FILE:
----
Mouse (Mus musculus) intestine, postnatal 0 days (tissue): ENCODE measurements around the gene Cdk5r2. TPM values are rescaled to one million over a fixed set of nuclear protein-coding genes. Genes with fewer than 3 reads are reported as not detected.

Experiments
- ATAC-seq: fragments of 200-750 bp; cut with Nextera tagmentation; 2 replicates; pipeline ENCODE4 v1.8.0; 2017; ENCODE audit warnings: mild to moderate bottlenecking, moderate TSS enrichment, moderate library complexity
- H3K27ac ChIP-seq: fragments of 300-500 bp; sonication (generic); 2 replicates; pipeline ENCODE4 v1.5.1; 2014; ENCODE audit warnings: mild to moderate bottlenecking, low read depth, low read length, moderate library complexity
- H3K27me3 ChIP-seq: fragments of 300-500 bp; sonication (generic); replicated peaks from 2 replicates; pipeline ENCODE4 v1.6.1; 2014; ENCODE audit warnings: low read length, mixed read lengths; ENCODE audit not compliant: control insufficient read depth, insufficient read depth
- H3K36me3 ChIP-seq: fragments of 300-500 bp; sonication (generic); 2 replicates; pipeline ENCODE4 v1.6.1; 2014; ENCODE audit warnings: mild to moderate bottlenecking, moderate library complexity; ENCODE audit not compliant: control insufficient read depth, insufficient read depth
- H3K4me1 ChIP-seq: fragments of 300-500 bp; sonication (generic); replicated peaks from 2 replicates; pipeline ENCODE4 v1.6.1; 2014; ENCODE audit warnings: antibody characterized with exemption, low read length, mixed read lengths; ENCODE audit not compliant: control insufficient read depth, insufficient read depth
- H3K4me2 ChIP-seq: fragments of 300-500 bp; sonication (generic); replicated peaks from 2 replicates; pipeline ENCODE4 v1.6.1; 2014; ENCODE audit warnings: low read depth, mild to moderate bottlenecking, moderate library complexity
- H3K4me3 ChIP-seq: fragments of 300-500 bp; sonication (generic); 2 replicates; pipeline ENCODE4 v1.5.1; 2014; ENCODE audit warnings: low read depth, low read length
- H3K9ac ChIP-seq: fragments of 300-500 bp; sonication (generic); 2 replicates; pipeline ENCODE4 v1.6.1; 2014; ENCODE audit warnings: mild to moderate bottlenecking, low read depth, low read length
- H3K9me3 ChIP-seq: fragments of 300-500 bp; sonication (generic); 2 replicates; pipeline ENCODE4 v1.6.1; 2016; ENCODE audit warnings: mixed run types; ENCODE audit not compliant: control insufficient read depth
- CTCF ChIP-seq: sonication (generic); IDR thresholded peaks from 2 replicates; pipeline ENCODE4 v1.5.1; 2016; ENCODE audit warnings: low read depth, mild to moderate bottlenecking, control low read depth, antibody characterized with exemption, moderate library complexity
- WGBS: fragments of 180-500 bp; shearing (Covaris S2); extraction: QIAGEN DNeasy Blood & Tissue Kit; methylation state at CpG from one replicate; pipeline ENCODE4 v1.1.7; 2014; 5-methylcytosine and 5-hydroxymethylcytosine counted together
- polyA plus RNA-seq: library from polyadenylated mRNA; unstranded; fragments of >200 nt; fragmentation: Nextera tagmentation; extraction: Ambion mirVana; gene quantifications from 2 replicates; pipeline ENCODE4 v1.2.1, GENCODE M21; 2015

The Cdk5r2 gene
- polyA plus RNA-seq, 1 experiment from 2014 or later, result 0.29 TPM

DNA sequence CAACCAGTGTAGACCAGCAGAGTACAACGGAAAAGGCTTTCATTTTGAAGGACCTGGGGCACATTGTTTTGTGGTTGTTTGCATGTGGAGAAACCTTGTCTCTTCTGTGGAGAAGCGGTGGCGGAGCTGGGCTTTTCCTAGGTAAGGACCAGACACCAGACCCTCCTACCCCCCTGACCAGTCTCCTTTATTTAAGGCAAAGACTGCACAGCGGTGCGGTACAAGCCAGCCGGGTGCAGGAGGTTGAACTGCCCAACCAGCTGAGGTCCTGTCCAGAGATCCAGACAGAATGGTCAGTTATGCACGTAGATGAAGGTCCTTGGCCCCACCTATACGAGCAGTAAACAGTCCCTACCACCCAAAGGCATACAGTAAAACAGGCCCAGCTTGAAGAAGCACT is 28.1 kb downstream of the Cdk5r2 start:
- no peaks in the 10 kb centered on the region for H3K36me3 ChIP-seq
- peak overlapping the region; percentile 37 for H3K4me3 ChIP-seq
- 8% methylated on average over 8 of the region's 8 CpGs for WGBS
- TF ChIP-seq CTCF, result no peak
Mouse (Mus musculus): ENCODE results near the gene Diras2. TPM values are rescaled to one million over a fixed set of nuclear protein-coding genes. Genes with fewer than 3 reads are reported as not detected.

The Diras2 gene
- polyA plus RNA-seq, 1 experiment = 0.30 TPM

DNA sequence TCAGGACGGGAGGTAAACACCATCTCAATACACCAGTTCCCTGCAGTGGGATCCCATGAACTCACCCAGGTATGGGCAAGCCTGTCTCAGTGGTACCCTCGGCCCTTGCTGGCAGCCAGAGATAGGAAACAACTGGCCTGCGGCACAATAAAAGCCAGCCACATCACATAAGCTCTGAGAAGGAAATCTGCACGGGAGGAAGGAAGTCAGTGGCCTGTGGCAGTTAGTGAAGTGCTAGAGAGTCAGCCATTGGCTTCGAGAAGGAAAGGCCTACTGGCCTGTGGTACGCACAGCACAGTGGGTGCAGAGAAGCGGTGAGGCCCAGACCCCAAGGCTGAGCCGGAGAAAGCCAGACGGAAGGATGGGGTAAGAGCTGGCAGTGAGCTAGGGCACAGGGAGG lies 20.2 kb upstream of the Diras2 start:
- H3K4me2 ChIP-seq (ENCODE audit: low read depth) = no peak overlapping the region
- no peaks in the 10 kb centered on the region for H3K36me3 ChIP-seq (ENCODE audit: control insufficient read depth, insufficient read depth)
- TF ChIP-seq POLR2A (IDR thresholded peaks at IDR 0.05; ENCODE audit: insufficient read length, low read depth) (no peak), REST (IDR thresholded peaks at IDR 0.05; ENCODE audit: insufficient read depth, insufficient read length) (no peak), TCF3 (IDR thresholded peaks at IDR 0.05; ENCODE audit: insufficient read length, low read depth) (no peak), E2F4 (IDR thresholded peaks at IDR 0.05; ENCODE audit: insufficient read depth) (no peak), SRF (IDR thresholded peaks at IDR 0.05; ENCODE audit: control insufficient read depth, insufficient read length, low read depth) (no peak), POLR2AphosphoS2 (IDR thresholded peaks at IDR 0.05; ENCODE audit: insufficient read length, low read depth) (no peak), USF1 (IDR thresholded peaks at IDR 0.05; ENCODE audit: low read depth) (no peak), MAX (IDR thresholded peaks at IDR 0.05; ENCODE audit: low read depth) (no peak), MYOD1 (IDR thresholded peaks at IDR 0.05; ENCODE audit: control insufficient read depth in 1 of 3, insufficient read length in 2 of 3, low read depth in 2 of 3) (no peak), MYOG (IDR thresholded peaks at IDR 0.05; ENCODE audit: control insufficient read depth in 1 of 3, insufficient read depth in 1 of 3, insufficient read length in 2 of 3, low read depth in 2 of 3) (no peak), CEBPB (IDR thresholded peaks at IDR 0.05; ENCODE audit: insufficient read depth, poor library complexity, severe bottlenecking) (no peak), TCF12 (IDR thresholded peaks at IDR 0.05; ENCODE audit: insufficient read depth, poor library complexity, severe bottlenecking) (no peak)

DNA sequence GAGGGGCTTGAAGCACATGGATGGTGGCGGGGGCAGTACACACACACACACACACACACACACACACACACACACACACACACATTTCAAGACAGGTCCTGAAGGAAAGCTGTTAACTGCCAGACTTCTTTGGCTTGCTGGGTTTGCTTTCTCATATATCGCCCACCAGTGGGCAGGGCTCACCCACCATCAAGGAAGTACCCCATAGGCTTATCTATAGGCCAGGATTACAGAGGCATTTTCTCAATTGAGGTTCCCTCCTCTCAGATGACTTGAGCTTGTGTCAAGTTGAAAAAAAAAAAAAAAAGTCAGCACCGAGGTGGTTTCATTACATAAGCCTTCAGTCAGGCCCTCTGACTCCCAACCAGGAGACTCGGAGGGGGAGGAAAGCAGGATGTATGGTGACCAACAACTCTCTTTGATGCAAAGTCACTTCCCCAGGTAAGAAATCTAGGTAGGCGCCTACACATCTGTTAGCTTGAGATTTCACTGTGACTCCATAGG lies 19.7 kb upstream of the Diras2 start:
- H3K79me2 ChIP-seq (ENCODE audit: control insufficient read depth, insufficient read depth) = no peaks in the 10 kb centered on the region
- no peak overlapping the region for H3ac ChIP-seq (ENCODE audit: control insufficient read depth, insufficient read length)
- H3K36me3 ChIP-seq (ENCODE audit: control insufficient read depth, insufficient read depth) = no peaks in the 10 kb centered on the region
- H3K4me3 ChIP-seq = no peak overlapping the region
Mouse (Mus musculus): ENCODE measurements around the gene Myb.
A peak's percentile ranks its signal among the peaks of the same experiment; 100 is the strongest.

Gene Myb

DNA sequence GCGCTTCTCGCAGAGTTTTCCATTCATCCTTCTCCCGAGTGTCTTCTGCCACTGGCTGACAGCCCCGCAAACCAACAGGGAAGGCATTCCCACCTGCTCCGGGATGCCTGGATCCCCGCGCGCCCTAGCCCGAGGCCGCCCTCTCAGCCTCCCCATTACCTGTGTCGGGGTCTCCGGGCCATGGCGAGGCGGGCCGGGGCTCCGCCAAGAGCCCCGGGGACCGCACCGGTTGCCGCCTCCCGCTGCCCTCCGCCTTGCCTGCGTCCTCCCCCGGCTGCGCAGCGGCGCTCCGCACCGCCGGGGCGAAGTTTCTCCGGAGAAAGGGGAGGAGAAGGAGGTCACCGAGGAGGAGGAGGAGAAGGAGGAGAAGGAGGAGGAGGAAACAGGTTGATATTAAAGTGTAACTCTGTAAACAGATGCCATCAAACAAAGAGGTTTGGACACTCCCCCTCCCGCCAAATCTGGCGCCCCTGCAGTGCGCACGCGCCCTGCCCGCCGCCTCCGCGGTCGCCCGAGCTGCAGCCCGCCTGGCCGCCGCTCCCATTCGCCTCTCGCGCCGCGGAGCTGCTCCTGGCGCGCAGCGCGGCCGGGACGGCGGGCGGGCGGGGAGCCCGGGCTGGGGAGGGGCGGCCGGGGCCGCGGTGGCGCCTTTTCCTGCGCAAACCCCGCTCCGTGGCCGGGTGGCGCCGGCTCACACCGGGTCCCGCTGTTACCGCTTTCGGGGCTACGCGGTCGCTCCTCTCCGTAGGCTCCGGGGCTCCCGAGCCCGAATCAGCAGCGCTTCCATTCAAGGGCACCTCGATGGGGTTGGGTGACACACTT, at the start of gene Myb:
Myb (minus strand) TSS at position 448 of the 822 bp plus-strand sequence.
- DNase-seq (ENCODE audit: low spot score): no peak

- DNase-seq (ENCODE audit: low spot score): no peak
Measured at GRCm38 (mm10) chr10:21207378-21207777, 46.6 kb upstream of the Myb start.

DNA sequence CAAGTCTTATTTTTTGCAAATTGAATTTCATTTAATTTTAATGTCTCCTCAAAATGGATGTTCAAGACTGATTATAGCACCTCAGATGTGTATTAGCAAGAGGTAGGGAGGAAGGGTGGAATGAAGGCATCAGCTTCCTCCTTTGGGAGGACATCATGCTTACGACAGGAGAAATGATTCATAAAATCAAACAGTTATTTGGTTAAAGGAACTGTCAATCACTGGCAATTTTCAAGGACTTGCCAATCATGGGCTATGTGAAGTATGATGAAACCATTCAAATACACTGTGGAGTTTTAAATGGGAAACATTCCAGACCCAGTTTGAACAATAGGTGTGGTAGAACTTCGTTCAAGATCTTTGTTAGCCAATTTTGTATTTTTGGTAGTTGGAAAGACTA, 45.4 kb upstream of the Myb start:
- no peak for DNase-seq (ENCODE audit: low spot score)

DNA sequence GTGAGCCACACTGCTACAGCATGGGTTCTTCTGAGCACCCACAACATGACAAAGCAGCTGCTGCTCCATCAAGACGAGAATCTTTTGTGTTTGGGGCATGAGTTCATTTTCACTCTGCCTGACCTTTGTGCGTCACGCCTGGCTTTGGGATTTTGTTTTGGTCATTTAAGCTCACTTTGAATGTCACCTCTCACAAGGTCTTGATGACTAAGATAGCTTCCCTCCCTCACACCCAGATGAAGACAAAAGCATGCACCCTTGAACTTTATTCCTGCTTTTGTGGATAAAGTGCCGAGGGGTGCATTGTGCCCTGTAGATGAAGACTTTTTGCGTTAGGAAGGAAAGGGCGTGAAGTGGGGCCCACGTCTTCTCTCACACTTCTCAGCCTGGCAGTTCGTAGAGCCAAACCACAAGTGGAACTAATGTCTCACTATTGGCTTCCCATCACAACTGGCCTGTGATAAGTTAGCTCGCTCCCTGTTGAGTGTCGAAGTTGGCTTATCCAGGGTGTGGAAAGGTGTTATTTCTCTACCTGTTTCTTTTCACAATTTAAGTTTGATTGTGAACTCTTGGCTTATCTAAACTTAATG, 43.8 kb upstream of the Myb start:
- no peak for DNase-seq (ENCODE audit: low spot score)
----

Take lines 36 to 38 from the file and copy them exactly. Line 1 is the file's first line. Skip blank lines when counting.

Gene Myb

DNA sequence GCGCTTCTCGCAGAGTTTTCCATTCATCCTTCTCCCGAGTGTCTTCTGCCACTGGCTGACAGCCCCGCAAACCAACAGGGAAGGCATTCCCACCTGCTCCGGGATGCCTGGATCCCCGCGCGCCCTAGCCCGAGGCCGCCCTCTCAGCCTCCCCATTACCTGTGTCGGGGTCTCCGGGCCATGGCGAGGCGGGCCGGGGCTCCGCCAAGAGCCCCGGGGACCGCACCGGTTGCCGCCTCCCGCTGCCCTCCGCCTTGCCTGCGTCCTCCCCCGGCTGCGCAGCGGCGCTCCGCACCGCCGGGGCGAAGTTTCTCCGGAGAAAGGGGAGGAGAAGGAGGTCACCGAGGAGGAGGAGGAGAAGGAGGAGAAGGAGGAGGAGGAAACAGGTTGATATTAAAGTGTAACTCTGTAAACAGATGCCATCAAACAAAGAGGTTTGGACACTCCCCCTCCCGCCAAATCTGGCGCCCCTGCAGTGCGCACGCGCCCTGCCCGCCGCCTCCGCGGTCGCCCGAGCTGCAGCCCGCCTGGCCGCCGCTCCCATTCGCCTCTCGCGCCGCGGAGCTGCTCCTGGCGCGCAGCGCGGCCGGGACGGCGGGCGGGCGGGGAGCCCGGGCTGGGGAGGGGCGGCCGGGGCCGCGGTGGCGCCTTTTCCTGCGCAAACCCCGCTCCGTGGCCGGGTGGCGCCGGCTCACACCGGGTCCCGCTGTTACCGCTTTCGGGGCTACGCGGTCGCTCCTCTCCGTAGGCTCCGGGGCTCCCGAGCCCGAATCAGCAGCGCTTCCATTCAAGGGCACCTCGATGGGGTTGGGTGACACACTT, at the start of gene Myb:
Myb (minus strand) TSS at position 448 of the 822 bp plus-strand sequence.